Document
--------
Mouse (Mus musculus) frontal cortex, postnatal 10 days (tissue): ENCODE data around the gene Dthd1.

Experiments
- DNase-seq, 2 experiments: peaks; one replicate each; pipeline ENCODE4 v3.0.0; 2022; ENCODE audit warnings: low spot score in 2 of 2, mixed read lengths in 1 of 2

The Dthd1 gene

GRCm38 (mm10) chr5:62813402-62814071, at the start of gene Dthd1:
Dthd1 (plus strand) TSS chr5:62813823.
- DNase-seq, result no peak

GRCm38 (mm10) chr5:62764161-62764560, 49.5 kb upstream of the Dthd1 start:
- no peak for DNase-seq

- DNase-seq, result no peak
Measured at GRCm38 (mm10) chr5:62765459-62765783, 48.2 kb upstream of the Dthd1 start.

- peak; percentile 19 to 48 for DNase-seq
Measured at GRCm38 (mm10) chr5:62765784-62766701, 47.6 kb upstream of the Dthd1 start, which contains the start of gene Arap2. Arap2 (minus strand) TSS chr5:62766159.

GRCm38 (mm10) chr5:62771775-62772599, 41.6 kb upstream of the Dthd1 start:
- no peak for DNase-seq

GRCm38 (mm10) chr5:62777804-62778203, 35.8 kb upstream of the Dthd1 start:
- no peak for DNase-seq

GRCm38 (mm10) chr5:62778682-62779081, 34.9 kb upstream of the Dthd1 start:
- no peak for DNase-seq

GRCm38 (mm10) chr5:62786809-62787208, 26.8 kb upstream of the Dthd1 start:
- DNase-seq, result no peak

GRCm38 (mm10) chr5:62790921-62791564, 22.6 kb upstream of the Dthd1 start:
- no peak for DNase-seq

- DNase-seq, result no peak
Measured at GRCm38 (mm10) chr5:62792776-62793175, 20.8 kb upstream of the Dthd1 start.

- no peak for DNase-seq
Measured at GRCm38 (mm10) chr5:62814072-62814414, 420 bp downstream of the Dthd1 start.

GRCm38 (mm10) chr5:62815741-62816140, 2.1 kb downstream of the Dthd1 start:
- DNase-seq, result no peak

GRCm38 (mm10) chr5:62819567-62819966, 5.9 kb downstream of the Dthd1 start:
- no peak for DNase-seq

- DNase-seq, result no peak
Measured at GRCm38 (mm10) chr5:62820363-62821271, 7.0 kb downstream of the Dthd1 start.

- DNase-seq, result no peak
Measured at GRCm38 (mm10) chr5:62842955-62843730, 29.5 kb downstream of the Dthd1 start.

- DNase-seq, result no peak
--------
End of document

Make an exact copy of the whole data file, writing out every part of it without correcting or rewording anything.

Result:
Mouse (Mus musculus) frontal cortex, postnatal 10 days (tissue): ENCODE data around the gene Dthd1.

Experiments
- DNase-seq, 2 experiments: peaks; one replicate each; pipeline ENCODE4 v3.0.0; 2022; ENCODE audit warnings: low spot score in 2 of 2, mixed read lengths in 1 of 2

The Dthd1 gene

GRCm38 (mm10) chr5:62813402-62814071, at the start of gene Dthd1:
Dthd1 (plus strand) TSS chr5:62813823.
- DNase-seq, result no peak

GRCm38 (mm10) chr5:62764161-62764560, 49.5 kb upstream of the Dthd1 start:
- no peak for DNase-seq

- DNase-seq, result no peak
Measured at GRCm38 (mm10) chr5:62765459-62765783, 48.2 kb upstream of the Dthd1 start.

- peak; percentile 19 to 48 for DNase-seq
Measured at GRCm38 (mm10) chr5:62765784-62766701, 47.6 kb upstream of the Dthd1 start, which contains the start of gene Arap2. Arap2 (minus strand) TSS chr5:62766159.

GRCm38 (mm10) chr5:62771775-62772599, 41.6 kb upstream of the Dthd1 start:
- no peak for DNase-seq

GRCm38 (mm10) chr5:62777804-62778203, 35.8 kb upstream of the Dthd1 start:
- no peak for DNase-seq

GRCm38 (mm10) chr5:62778682-62779081, 34.9 kb upstream of the Dthd1 start:
- no peak for DNase-seq

GRCm38 (mm10) chr5:62786809-62787208, 26.8 kb upstream of the Dthd1 start:
- DNase-seq, result no peak

GRCm38 (mm10) chr5:62790921-62791564, 22.6 kb upstream of the Dthd1 start:
- no peak for DNase-seq

- DNase-seq, result no peak
Measured at GRCm38 (mm10) chr5:62792776-62793175, 20.8 kb upstream of the Dthd1 start.

- no peak for DNase-seq
Measured at GRCm38 (mm10) chr5:62814072-62814414, 420 bp downstream of the Dthd1 start.

GRCm38 (mm10) chr5:62815741-62816140, 2.1 kb downstream of the Dthd1 start:
- DNase-seq, result no peak

GRCm38 (mm10) chr5:62819567-62819966, 5.9 kb downstream of the Dthd1 start:
- no peak for DNase-seq

- DNase-seq, result no peak
Measured at GRCm38 (mm10) chr5:62820363-62821271, 7.0 kb downstream of the Dthd1 start.

- DNase-seq, result no peak
Measured at GRCm38 (mm10) chr5:62842955-62843730, 29.5 kb downstream of the Dthd1 start.

- DNase-seq, result no peak